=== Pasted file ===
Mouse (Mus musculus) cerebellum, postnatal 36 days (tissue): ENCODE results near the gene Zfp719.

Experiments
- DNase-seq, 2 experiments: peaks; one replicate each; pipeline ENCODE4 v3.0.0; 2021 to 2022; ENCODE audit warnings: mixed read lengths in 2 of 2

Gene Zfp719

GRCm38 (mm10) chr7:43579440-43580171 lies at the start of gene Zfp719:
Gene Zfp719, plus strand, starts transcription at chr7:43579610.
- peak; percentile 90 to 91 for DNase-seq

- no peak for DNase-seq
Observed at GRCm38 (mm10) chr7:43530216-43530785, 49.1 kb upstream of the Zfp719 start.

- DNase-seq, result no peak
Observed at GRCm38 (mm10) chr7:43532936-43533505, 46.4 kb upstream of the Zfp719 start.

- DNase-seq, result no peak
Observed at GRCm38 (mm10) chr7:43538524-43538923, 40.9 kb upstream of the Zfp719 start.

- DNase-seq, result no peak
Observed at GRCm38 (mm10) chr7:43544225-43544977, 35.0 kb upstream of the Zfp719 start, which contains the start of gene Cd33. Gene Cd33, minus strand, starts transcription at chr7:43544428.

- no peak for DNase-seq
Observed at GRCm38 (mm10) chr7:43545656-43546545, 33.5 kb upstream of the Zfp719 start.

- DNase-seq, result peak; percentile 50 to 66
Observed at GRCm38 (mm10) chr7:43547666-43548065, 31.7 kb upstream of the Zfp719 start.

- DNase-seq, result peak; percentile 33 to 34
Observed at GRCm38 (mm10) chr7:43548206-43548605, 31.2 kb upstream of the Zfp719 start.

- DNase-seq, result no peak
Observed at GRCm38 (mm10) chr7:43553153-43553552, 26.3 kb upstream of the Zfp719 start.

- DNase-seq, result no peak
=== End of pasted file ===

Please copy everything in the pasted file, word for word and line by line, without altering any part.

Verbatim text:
Mouse (Mus musculus) cerebellum, postnatal 36 days (tissue): ENCODE results near the gene Zfp719.

Experiments
- DNase-seq, 2 experiments: peaks; one replicate each; pipeline ENCODE4 v3.0.0; 2021 to 2022; ENCODE audit warnings: mixed read lengths in 2 of 2

Gene Zfp719

GRCm38 (mm10) chr7:43579440-43580171 lies at the start of gene Zfp719:
Gene Zfp719, plus strand, starts transcription at chr7:43579610.
- peak; percentile 90 to 91 for DNase-seq

- no peak for DNase-seq
Observed at GRCm38 (mm10) chr7:43530216-43530785, 49.1 kb upstream of the Zfp719 start.

- DNase-seq, result no peak
Observed at GRCm38 (mm10) chr7:43532936-43533505, 46.4 kb upstream of the Zfp719 start.

- DNase-seq, result no peak
Observed at GRCm38 (mm10) chr7:43538524-43538923, 40.9 kb upstream of the Zfp719 start.

- DNase-seq, result no peak
Observed at GRCm38 (mm10) chr7:43544225-43544977, 35.0 kb upstream of the Zfp719 start, which contains the start of gene Cd33. Gene Cd33, minus strand, starts transcription at chr7:43544428.

- no peak for DNase-seq
Observed at GRCm38 (mm10) chr7:43545656-43546545, 33.5 kb upstream of the Zfp719 start.

- DNase-seq, result peak; percentile 50 to 66
Observed at GRCm38 (mm10) chr7:43547666-43548065, 31.7 kb upstream of the Zfp719 start.

- DNase-seq, result peak; percentile 33 to 34
Observed at GRCm38 (mm10) chr7:43548206-43548605, 31.2 kb upstream of the Zfp719 start.

- DNase-seq, result no peak
Observed at GRCm38 (mm10) chr7:43553153-43553552, 26.3 kb upstream of the Zfp719 start.

- DNase-seq, result no peak